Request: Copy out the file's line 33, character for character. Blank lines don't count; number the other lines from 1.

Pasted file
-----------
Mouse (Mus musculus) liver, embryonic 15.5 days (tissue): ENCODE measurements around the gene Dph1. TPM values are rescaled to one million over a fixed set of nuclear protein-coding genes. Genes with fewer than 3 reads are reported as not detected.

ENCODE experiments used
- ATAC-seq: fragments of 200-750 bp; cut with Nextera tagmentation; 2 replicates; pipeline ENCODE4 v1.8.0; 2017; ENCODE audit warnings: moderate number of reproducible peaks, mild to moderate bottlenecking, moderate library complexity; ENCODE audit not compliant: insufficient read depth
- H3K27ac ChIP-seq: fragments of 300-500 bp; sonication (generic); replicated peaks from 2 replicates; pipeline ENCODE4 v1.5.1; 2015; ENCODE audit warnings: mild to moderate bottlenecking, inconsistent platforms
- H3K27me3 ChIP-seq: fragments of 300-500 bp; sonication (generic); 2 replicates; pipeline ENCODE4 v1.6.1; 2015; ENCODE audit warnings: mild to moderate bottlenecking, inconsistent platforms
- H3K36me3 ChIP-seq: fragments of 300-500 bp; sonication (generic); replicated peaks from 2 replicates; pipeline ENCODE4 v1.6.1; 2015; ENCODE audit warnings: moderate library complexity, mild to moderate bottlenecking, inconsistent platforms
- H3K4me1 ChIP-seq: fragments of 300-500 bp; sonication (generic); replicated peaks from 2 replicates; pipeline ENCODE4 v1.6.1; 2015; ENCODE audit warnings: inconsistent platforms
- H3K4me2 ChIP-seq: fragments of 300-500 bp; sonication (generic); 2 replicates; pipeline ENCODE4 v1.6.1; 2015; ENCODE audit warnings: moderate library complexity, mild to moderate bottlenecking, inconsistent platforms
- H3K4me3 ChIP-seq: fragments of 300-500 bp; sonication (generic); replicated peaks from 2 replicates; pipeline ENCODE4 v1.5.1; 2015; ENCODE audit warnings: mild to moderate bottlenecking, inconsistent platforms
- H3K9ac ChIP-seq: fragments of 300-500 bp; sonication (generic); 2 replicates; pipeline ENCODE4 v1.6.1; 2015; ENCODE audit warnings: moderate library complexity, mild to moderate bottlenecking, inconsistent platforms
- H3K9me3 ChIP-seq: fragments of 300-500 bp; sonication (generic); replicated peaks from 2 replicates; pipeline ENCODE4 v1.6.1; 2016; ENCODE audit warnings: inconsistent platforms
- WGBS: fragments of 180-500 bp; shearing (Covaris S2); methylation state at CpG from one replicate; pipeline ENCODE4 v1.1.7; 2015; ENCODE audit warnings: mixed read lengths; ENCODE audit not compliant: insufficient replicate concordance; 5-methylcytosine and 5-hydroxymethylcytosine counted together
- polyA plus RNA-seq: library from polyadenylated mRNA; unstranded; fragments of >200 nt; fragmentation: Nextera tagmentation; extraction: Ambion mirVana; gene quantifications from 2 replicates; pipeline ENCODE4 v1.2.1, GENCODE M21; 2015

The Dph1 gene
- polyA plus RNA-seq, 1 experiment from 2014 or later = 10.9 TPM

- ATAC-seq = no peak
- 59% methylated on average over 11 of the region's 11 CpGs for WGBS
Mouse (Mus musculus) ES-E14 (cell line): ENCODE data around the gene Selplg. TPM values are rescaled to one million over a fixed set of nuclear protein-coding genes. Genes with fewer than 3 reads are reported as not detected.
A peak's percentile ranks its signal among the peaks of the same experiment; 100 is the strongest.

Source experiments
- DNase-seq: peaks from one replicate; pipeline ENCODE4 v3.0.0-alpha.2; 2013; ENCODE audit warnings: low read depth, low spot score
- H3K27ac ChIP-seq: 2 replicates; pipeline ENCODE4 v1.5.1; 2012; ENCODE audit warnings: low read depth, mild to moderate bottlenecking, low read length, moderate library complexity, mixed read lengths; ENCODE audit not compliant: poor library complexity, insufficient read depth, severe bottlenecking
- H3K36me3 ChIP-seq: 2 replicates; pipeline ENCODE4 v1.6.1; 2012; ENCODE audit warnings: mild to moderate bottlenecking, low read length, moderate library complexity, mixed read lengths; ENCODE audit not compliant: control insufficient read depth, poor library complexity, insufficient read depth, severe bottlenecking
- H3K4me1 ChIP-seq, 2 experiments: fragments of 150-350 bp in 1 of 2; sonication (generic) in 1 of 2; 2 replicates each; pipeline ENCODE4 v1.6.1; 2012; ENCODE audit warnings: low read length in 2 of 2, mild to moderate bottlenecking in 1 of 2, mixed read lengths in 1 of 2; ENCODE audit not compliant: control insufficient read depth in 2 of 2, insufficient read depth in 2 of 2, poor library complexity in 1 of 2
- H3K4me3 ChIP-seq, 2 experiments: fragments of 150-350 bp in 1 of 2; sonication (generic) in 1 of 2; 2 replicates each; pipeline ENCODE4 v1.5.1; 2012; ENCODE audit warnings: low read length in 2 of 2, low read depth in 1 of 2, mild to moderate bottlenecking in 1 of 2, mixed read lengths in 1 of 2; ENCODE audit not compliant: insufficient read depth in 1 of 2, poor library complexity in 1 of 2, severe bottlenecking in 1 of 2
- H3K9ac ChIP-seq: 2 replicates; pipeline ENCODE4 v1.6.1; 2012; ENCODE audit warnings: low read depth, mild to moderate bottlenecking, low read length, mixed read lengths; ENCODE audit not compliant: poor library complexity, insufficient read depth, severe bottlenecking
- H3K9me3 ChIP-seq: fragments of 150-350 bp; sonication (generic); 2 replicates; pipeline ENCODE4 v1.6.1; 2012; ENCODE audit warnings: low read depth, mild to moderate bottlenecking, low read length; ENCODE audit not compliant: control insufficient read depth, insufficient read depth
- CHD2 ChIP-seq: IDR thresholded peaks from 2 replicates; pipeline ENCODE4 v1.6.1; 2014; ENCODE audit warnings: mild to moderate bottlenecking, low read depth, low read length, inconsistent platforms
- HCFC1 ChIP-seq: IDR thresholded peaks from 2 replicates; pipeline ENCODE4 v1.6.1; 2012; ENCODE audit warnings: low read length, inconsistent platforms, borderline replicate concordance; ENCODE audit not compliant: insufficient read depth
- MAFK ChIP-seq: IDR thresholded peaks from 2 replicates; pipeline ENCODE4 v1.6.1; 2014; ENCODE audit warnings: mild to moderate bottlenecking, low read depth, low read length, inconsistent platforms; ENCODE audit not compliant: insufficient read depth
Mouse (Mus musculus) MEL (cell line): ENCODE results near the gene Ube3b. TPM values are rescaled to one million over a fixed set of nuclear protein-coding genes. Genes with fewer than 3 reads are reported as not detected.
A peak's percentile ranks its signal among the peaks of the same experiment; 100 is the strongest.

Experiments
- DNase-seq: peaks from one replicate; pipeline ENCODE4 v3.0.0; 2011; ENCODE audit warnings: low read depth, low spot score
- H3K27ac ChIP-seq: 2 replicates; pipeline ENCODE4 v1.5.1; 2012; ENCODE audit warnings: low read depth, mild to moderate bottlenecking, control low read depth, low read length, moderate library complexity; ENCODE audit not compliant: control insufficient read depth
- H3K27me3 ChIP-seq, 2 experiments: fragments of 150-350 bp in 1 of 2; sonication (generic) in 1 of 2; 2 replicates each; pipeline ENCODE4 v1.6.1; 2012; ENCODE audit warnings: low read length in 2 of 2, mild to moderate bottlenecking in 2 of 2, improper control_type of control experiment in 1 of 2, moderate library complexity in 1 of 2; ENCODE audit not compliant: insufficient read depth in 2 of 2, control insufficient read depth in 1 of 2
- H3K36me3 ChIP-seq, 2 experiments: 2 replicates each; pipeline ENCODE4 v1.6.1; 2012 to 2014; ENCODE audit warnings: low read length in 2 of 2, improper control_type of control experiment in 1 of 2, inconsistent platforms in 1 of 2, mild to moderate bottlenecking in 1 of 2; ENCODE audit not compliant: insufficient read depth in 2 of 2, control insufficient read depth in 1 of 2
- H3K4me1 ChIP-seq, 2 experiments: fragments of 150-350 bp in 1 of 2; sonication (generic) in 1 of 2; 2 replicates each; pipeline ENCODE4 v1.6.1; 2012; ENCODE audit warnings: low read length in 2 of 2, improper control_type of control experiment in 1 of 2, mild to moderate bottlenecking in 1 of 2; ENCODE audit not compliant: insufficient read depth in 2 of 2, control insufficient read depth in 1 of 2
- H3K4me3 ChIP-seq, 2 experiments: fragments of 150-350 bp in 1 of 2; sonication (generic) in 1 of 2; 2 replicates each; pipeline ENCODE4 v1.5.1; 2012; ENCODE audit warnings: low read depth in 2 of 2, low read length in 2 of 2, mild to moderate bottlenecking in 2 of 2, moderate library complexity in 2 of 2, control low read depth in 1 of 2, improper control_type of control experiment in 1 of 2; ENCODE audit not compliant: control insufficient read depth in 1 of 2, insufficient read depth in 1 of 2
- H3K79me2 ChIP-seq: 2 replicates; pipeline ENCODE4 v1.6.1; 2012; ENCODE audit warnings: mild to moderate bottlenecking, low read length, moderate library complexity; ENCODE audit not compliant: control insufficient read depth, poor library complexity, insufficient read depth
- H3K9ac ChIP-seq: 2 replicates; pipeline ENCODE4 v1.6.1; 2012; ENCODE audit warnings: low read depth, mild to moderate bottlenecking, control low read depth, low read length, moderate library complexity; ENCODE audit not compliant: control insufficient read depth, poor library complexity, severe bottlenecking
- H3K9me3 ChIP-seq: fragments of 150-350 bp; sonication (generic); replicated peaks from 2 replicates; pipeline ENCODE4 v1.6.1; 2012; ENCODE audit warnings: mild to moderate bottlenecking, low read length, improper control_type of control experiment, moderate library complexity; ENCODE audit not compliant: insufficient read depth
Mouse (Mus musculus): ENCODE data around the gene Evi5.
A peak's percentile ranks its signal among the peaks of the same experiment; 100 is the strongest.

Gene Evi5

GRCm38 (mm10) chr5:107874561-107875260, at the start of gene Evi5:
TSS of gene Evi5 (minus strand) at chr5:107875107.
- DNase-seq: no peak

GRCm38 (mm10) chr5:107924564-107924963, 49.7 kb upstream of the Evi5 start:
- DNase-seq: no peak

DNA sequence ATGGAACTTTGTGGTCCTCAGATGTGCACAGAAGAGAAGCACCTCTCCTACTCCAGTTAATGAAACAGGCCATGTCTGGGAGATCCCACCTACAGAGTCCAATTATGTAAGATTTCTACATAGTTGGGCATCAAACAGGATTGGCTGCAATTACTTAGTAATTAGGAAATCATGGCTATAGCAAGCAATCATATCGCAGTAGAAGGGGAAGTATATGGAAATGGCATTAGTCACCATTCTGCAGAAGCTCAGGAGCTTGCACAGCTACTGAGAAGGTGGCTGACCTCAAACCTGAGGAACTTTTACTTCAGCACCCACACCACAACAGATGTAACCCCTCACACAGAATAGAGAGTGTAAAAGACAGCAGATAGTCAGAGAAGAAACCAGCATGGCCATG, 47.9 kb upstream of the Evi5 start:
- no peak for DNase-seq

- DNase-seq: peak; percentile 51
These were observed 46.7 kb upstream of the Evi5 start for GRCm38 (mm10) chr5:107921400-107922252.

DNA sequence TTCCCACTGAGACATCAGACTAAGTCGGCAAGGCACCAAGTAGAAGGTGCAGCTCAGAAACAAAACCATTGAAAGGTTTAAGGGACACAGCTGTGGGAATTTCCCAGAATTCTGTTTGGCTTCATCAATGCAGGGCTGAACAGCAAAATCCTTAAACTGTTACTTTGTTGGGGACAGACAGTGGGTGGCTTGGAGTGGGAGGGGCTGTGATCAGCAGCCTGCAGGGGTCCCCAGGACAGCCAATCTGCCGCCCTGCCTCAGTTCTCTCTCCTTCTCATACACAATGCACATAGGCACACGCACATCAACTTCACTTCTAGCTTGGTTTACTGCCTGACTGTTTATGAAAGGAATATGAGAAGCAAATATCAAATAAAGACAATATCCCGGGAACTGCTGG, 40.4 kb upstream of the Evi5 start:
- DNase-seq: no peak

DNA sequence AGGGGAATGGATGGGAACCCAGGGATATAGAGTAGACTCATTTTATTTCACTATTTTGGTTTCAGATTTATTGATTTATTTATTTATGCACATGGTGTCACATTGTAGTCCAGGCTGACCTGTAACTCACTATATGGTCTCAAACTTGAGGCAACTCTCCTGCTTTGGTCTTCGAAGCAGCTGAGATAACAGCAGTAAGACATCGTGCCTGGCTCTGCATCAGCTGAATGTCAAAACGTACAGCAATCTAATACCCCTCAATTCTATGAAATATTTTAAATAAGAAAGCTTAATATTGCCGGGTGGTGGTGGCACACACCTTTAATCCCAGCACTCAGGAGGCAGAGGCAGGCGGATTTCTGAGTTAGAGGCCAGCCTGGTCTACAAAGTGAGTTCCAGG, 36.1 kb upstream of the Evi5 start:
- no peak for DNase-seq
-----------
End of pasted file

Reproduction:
Experiments